Plans for a 20 year project to increase the number of visitors at one of Lincoln’s most iconic tourist attractions have been unveiled.
Lincoln Cathedral officials have designed a three-stage plan to ensure the Gothic building gains national and international recognition as a major heritage site.
The first stage, Lincoln Cathedral Connected, has already won backing from the Heritage Lottery Fund with a £900,000 grant and a further £11.3 million earmarked for the development.
The £16 million project includes renovating old and constructing new buildings to create a brand-new interpretation centre, restaurant, gift shop, classrooms and exhibition space.
It will also involve landscaping to the west and north of the cathedral, opening up areas like the Dean’s Green to the public for the first time in decades.
The new visitor facilities and landscaping are expected to be completed by 2020.
But the Connected scheme is just the first step in a much bigger blueprint devised by a special projects team at the Cathedral.
The full programme, likely to cost a further £3 million, includes:
- Converting the current refectory into a reading room and the possible digitisation of some of the manuscripts and rare books.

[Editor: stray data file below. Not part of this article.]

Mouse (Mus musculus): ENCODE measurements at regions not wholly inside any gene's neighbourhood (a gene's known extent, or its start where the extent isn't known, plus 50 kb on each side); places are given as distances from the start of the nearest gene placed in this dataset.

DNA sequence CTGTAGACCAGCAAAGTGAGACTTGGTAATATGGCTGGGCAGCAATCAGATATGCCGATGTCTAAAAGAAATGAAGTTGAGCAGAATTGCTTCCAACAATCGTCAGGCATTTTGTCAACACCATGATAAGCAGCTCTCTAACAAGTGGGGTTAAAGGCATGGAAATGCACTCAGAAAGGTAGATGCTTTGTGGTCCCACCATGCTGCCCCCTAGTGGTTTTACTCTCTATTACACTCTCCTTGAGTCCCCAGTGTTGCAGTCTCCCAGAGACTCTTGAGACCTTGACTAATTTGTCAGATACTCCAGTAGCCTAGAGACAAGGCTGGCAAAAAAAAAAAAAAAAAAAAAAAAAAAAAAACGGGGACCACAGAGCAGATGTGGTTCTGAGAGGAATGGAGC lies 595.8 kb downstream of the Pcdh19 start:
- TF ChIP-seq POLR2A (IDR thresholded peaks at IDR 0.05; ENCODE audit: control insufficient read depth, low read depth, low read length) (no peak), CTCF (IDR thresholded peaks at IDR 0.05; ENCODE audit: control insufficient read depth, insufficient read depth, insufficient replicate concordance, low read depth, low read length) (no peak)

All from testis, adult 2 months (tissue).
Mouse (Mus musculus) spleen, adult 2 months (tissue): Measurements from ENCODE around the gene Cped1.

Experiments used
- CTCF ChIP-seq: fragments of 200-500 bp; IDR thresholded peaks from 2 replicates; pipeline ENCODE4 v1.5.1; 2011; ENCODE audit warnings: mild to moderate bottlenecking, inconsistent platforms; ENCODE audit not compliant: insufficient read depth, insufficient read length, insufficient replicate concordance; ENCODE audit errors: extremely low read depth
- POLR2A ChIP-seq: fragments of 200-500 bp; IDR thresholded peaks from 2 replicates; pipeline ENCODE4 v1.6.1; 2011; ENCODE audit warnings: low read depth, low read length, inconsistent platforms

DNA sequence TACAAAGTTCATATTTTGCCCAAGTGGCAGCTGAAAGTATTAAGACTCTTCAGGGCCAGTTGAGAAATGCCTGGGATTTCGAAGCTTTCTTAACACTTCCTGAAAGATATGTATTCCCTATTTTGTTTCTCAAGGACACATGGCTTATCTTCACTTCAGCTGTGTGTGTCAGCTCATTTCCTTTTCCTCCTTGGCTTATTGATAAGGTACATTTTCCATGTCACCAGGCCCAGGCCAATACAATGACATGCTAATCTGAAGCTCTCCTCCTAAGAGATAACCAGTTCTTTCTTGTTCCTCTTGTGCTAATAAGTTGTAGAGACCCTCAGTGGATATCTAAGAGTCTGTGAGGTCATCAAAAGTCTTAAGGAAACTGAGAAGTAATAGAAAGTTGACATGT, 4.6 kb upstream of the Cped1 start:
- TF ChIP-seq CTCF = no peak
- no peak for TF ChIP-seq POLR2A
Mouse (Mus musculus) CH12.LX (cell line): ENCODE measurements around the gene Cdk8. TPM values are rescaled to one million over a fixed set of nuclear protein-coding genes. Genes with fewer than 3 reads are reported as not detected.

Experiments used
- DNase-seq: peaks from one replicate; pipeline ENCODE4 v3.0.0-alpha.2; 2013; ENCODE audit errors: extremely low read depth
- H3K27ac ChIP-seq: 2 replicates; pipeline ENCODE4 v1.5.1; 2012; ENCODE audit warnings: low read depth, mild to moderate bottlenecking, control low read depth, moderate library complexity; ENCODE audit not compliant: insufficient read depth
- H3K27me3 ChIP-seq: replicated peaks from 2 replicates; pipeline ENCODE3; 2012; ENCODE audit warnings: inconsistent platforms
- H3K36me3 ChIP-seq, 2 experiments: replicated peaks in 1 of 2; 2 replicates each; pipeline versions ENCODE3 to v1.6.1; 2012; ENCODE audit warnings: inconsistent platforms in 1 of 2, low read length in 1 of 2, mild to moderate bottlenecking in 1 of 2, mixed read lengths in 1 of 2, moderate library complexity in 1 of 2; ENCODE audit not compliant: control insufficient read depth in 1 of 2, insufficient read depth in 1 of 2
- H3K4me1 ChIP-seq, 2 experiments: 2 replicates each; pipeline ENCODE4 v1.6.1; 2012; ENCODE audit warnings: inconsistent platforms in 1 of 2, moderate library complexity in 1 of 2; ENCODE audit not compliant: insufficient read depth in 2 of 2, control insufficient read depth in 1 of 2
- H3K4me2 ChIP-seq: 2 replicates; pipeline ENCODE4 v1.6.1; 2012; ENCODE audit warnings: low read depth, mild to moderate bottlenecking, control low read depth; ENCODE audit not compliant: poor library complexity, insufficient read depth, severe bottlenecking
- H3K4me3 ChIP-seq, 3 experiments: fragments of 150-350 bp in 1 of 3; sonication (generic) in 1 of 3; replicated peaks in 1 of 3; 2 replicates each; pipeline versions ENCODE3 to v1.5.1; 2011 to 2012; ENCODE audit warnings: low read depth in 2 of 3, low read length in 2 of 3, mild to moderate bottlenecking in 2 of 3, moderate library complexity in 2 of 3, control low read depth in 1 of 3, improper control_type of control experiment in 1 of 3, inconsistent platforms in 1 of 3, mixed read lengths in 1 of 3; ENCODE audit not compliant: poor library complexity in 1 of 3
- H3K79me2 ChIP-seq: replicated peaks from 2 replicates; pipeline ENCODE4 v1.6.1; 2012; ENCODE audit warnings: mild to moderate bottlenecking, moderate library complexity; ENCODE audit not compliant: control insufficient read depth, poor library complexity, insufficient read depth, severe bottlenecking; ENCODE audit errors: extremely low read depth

- Landscaping along the south side to complete pedestrianisation of the close; including conservation of the Galilee and Judgment Porches which are also located on the south side of the Cathedral.
- Changes to the Barbican between the Castle and Cathedral are also being considered.
It is estimated the Connected project alone would result in an extra 125,000 visitors a year, bringing in an additional estimated profit of £500,000 to the Cathedral.
The Very Reverend Philip Buckler, Dean of Lincoln, said: “The medium and long term plans we have for the development of the facilities at Lincoln Cathedral are very exciting indeed.
“The Connected project is certainly at the centre of our ambitions but when that’s completed we won’t be resting on our laurels.
“Our team are already planning how we can develop further and the next few years could be a defining period in the Cathedral’s history.”